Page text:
Annual program exposes high school students to hands-on lab experiences, career options
Mar. 13, 2014
A senior at Brebeuf Jesuit Prepatory School in Indianapolis, Courtney Battest has always been interested in science and medicine. But many high school junior and seniors are unaware of the vast array of career options in the field.
One of 50 high school students from across Indiana selected to participate in the 15th Annual Molecular Medicine in Action, Battest got the chance to experience science hands-on March 9 and 10 during the annual on-campus event presented by the Herman B Wells Center for Pediatric Research at the IU School of Medicine. The program, which receives almost 300 applications each year, exposes participants to advanced biomedical topics and technologies through lectures and lab sessions led by IUSM faculty.
"This program really gave me a perspective as to what you might be doing in the future during an internship or an undergraduate research program," said Battest, who will attend DePauw University in the fall. "It was fascinating seeing the various types of research labs throughout the School of Medicine, and I loved the very hands-on aspect of the program."
Most students participating in the program are encouraged to apply by their high school science teachers.
“This is a great opportunity for these kids,” said Marva Moore, a biology teacher at Hamilton Southeastern High School in Fishers, Ind., and chair of the Molecular Medicine in Action teacher committee. “Many students have never seen fully functional labs such as the ones here at the School of Medicine. MMIA really exposes students to various types of career paths in science and shows them firsthand the commitment it takes to become a scientist, physician or even a physician-scientist.”
The program is particularly valuable to students from small or rural school districts that lack the resources to expose them to advanced biomedical technologies, she added.
Such students include Kendall Spiller, a junior at Madison Consolidated High School in Madison, Ind., learned about stem cell transplantation during the day's event.
"Most students my age just hear and see physicians, surgeons and nurses, but there is really so much more to science and medicine than just seeing the patient," said Spiller, who plans to apply to Washington University or Butler University. "The program has really exposed me to so many more careers in the science and medical fields; it’s pretty amazing to have this type of opportunity."
The stem cell transplantation session was led by Jamie Case, Ph.D., an assistant research professor of pediatrics and a member of the Herman B Wells Center for Pediatric Research. He showed students how to separate red blood cells and plasma from newly collected samples, and he explained the significance of stem cell research in medicine.
"Without programs like MMIA, students are left with only their high school curriculums," said Case, who also directs the Angio BioCore at the IU Simon Cancer Center. "While often great, it is hard to really branch out from the state standards and norms. The beauty of MMIA is that it informs not only the students but also the teachers of things they might never realize are going on in the scientific field, given advancements are happening so quickly these days. Exposure and education help inspire both teachers and students to expand their scientific knowledge and education."
Other lab modules presented at the morning session were cytogenetics, angiogenesis and RNA interference, during which students used advanced microscopes, worked under a tissue culture hood and performed various other research lab-related tasks.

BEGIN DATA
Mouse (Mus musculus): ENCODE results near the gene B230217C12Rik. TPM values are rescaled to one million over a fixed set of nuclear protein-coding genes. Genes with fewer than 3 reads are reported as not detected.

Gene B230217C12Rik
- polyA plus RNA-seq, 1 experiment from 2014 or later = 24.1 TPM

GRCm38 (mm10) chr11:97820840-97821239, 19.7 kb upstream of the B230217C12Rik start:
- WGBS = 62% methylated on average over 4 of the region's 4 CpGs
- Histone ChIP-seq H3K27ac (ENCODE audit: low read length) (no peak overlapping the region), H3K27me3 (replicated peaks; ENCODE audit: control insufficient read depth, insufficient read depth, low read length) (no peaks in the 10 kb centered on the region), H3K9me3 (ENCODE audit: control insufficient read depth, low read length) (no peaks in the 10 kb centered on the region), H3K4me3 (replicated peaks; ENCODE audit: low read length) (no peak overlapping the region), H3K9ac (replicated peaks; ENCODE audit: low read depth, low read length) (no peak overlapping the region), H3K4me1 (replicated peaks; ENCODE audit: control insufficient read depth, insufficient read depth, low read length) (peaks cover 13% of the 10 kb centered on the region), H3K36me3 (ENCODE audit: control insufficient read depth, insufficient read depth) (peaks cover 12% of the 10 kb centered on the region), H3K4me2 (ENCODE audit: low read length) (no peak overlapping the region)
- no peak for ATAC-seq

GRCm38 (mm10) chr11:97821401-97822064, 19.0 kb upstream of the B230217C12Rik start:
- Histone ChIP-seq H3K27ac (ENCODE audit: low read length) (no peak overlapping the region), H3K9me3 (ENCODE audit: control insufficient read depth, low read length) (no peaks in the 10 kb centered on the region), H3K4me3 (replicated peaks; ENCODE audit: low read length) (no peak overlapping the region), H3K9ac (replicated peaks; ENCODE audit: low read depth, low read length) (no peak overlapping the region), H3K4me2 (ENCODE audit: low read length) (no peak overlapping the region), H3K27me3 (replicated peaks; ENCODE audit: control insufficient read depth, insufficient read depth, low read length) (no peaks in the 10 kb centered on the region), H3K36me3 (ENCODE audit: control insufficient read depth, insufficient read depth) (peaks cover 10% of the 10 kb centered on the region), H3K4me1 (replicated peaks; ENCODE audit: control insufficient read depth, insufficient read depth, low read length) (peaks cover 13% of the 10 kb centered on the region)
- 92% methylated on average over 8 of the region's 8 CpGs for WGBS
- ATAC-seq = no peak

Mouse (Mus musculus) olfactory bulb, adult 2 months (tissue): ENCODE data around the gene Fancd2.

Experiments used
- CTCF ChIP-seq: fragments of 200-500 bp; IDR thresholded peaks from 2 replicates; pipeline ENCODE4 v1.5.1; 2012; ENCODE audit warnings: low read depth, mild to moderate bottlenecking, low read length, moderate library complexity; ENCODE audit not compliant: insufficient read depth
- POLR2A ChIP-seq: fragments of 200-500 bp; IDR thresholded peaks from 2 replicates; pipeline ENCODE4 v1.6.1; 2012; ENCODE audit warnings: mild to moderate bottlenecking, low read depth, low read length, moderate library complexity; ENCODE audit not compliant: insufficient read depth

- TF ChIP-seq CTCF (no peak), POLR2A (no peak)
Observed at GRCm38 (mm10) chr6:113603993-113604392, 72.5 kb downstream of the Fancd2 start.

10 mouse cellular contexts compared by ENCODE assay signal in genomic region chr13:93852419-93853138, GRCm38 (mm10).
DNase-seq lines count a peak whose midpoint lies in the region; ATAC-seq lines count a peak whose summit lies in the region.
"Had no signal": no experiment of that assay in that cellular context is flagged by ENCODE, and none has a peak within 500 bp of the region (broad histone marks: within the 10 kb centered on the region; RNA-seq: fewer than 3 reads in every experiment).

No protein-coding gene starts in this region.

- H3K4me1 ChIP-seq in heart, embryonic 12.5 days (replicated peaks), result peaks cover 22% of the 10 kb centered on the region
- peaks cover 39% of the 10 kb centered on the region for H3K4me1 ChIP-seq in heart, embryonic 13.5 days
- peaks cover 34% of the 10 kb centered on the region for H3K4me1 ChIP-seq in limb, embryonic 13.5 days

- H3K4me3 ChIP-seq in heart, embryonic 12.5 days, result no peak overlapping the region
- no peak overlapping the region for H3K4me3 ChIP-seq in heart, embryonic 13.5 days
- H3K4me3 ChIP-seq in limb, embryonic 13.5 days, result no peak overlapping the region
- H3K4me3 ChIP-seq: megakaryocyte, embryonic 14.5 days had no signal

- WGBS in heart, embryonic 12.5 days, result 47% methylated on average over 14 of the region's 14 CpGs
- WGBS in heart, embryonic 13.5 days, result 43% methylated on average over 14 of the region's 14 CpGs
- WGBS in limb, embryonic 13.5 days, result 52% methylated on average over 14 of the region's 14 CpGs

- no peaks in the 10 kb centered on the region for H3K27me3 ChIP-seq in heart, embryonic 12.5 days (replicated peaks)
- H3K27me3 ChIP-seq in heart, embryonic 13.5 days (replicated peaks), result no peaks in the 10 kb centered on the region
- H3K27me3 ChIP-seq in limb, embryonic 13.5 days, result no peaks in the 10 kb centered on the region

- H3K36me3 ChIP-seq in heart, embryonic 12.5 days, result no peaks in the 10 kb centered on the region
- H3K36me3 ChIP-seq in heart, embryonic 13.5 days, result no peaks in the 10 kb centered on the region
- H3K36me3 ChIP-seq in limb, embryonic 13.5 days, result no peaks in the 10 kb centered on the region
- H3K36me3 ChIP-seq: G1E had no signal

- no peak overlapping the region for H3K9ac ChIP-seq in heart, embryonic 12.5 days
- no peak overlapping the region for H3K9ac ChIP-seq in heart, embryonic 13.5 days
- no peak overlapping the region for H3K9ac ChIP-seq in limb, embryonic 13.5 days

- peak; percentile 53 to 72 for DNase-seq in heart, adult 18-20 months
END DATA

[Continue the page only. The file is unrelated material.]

“The Wells Center feels a real obligation to enthuse, train and present a good perspective on careers in science to young students,” said Karen Pollok, Ph.D., associate professor of pediatrics at the IU School of Medicine and the primary organizer for Molecular Medicine in Action. “We’ve been doing this for 15 years now, and we feel it helps raise awareness not only in the community but statewide as to what the IU School of Medicine is doing and what it is all about.”
The afternoon sessions delved deeper into more specific topics that constitute major areas of investigation at the Wells Center, including diabetes and neurofibromatosis type 1, a class of potentially life-threatening and previously untreatable tumors in children whose first effective therapy was discovered based upon research at the Wells Center.
On March 9, Molecular Medicine in Action offered a series of lectures presented by Wells Center physician scientists at the Omni Severin Hotel in Indianapolis, where students stayed free of charge before their on-campus experience. The March 10 event also include a lunchtime career panel, which provided the high school students the chance to speak to physicians, researchers, lab techs and project coordinators, a new career category growing in popularity in the sciences.
"We’ve been doing this long enough now that some students have gone on to careers in research and returned to speak to new participants in the program, including one of my own students who’s currently a biomedical engineering major at IU,” said Moore, who was among the teachers who worked with the Wells Center to create the program in 1999.
Perhaps Battest or Spiller -- or one of the many others from the days' sessions -- will one day join their ranks.
“I have always wanted to have my own (medical) practice; I never really thought about the research aspect of medicine," Battest said. "Now, because of program, I'm starting to think about how I could one day collaborate with other scientists to contribute to medical research."
Molecular Medicine in Action is supported by the Riley Children’s Foundation, the Wells Center and the IU School of Medicine.